The Daily Stream: Daniel Isn't Real Is Wild, Weird, And A Solid Rollercoaster Ride

(Welcome to The Daily Stream, an ongoing series in which the /Film team shares what they've been watching, why it's worth checking out, and where you can stream it.)

The Movie: "Daniel Isn't Real"

Where You Can Stream It: Shudder, Amazon Prime, Tubi

The Pitch: Troubled college freshman Luke (Miles Robbins) has been dealing with violent family trauma since he was a child. When things come to a head in his life again, he resurrects his charismatic imaginary friend from childhood, Daniel (Patrick Schwarzenegger), to help him cope — but he doesn't realize how dangerous Daniel is and the stakes begin to heighten in a twisted game of the mind.

Why It's Essential Viewing

There are so many reasons why writer-director Adam Egypt Mortimer's underwatched gem "Daniel Isn't Real" should be your Sunday night scare midway through the spookiest month of the year, but for the sake of brevity and persuasion, I'll just give you a few.

First off, Mortimer wrote the script with Brian DeLeeuw, who wrote the novel "In This Way I Was Saved," upon which the film was based. An obscure psychological horror novel getting the screen treatment is rare, so it was really cool to see a movie like this jump to life so strongly. Admittedly, I hadn't read the book when I first saw the movie — in an exciting screening at Brooklyn Horror Fest 2019 that felt like it only lasted for 5 minutes — but it absolutely made me want to.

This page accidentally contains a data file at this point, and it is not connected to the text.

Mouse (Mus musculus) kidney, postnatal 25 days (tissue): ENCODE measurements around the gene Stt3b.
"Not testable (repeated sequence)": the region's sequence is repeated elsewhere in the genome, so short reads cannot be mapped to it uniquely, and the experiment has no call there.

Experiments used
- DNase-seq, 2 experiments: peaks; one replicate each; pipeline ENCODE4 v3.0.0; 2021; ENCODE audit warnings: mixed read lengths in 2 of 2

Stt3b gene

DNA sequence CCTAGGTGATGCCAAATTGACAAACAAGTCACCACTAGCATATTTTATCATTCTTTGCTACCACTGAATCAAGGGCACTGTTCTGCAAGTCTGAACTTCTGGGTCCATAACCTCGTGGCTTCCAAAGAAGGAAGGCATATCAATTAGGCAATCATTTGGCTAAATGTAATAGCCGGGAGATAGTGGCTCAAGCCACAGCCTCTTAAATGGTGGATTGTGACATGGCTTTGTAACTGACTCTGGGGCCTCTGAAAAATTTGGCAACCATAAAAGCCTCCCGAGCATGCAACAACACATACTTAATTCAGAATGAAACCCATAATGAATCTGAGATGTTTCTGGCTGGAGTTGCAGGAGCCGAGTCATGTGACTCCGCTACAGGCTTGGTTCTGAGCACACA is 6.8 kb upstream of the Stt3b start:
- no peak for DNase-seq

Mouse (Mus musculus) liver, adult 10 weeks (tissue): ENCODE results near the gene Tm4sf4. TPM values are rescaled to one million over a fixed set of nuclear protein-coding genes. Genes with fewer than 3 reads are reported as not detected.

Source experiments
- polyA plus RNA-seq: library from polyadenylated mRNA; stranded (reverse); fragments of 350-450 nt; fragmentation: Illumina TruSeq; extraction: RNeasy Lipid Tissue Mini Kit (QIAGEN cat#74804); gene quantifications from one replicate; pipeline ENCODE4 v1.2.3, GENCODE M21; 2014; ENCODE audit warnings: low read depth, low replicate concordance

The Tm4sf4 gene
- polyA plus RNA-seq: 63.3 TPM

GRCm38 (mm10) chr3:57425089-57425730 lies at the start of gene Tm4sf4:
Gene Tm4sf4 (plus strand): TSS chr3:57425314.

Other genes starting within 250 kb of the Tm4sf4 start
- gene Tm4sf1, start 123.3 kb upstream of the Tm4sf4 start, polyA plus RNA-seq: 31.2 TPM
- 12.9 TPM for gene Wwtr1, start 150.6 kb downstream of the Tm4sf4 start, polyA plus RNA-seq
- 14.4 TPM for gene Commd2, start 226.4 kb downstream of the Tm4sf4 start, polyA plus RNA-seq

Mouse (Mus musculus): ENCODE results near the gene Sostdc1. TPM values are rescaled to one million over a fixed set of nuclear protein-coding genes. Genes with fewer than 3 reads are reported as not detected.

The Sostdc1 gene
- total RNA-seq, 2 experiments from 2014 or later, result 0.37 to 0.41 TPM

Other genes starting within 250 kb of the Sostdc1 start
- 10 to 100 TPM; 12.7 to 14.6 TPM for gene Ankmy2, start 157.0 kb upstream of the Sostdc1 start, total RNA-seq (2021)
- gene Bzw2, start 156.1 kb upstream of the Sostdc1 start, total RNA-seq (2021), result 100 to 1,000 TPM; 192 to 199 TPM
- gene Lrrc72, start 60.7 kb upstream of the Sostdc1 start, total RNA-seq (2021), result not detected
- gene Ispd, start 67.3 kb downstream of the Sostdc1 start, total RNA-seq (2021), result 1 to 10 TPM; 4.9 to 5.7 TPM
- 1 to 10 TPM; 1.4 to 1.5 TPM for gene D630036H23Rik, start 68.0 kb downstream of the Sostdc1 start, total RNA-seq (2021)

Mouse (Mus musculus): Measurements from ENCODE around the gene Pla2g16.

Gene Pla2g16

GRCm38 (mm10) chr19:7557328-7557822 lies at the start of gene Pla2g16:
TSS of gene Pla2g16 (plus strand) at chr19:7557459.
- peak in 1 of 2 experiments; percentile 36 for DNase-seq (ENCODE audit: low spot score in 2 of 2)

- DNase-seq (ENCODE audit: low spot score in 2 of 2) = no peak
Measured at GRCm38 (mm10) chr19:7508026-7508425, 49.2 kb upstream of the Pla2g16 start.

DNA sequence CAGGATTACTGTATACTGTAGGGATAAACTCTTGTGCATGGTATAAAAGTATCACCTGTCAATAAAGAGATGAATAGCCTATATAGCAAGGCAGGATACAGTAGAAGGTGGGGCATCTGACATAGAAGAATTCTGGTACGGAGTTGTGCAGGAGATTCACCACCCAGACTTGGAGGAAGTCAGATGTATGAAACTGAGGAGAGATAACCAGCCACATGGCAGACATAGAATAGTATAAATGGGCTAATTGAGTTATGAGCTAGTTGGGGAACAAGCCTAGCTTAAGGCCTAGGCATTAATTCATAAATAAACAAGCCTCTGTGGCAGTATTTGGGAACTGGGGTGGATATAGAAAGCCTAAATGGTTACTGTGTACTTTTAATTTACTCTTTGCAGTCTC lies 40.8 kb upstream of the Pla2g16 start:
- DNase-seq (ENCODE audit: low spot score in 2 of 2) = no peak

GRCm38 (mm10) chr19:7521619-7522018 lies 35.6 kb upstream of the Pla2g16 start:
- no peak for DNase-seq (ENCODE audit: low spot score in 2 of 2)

Part of that impulse came from Schwarzenegger and Robbins' lead performances. The "Midnight Sun" star plays a devilishly deceptive character in Daniel, a role he seems almost born to play. There's a real ease with how Schwarzenegger inhabits his character and it makes his messed up moves throughout the film a real joy to watch. He is constantly keeping you — and Robbins' Luke — on your toes and you feel the film's pace through him. As for Robbins, he is really at home as the manic, well-meaning Luke, desperate to find solace in his head and make sense of his rapidly crumbling world. They play off of each other brilliantly, and you believe their friendship, as well as its harsh demise. 

Aside from the pitch perfect performances, one of the biggest impressions you get from this movie is its commitment to incredible practical effects. There are several really sick scenes that employ heavy practical skills — and they're some of the film's most memorable moments. I don't want to give too much away, but here's a hint. In 2019, I had Mortimer on my horror radio show, YOUR NICHE IS DEAD, and asked him if one particular scene that was heavy on the effects was influenced by celebrated horror mangaka Junji Ito. To my delight, I was right — Mortimer had put several gruesome panels from the artist's work in his original lookbook for the film. If you're an Ito fan, your mind is probably racing with possibilities right now. Good. All the more reason to get this underrated gem into your eyeballs.